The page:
I begged him to shower tonight or wash his hair, as a gesture that he has a shred of individuality, but to no avail.  He did paint his nails purple though, which I suppose is a start.  I will hide his trainers and leave his Chelsea boots where he will trip over them but I fear that the use of a toothbrush will be a step too far.

Lancaster Bomber

Ork Stompa

Airfix seems wholesome, Wargaming does not.  Still, at least he’s balanced – an Ork Stomper on one shelf and a De Havilland Mosquito on the other.  Boy the Younger will, of course, insist on combining the two and will strafe and dive bomb the mutants with neatly painted Spitfires and Lancaster Bombers.  Boy the Elder will flip his lid and a horrible fight will break out on the dining room table between a lanky evil-smelling geek and a  malevolent, grudge-bearing 8-year old.

Now THAT I get.

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Filed under Children, Collecting, Indoor Activities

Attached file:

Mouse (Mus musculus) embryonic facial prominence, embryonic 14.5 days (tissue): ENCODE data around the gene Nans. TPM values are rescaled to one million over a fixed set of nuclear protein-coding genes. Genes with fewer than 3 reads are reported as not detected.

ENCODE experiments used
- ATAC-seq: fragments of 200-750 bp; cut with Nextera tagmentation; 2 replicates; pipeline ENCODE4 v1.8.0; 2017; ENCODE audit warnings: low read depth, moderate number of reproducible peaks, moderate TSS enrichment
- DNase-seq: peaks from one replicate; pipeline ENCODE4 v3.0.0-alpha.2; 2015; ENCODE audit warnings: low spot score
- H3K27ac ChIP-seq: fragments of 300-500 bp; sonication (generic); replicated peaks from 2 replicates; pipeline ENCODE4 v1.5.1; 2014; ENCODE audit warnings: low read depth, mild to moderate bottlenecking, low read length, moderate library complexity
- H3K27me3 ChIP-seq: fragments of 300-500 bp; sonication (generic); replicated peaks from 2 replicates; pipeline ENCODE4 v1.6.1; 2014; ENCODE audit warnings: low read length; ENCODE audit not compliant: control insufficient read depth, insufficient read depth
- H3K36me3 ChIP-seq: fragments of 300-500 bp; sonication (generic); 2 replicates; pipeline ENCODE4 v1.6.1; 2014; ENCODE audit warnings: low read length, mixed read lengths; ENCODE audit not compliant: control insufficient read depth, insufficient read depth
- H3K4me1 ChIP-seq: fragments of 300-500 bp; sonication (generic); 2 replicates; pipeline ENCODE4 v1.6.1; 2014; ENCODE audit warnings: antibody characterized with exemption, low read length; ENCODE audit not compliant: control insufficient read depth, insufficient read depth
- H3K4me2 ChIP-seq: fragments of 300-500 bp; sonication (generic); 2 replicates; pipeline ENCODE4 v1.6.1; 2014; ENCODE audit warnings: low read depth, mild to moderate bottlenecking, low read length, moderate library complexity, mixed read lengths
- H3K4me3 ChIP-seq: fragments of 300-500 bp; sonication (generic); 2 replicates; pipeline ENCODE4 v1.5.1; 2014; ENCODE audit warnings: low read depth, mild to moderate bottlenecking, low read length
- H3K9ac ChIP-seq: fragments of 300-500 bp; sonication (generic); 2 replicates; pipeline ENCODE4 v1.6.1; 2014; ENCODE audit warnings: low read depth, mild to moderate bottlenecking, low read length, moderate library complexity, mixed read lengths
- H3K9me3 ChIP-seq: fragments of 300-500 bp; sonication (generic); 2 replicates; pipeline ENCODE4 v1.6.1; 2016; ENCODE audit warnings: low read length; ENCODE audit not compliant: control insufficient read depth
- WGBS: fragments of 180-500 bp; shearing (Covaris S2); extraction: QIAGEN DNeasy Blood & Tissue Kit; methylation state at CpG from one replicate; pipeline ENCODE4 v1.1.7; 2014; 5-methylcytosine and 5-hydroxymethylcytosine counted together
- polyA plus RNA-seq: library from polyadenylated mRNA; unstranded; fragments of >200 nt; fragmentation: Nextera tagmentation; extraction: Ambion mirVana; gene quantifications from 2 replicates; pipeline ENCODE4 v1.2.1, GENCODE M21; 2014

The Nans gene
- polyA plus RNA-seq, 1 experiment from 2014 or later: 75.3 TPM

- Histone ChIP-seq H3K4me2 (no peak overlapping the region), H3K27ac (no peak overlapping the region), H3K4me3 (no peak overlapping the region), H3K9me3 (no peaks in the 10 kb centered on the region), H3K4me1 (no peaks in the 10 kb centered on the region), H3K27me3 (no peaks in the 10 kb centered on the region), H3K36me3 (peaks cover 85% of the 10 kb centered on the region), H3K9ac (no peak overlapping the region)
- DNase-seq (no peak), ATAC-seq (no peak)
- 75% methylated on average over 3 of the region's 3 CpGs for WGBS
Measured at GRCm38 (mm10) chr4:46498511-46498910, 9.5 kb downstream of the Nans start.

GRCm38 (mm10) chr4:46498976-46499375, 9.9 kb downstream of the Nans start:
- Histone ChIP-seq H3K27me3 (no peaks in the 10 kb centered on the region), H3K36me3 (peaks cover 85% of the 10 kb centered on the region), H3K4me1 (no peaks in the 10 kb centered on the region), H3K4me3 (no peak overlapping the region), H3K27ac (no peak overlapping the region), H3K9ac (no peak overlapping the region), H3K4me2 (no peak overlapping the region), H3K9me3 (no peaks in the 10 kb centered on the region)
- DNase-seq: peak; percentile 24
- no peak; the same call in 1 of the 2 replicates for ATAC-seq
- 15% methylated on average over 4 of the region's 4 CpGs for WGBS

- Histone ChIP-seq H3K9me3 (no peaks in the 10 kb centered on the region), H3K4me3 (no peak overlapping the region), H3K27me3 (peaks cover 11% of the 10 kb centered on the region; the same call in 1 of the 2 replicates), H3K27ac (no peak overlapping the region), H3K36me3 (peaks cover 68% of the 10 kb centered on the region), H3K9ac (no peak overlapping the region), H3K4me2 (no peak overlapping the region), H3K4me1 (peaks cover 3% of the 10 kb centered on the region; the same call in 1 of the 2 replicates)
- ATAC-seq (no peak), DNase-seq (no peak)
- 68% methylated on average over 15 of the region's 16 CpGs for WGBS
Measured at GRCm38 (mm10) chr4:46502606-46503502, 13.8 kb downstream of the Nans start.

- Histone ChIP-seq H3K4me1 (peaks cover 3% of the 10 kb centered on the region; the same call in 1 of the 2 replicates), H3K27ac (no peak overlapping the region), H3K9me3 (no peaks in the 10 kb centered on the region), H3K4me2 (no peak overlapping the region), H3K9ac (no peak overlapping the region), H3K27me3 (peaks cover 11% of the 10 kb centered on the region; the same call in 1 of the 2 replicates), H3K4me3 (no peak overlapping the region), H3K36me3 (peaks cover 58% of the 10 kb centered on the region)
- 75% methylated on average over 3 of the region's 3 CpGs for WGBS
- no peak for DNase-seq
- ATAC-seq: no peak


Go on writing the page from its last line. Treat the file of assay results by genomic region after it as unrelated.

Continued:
I must spend more time with my children

I don’t spend enough time with my children, despite the fact that I mostly work from home.  I am always busy and when I’m not busy,  I’m so knackered that I’m no good to anyone.  I know that a lot of this has to do with the recent house move (added to the previous three)  and a very, very stressful few years, but a) this is not going to get any better and b) that will be no comfort to me when they’re suddenly eighteen and have left home or simply don’t want to hang around with me anymore.

Boy the Elder spent most of this weekend with a friend (at the Cosby Air Show) and after we had dropped him off, Boy the Younger and I decided to go for a walk at Foxton Locks.  On a whim, we popped in and took one of his friends along as well.  We had a lovely time but as we drove back BTY asked if this friend could come back for a sleepover.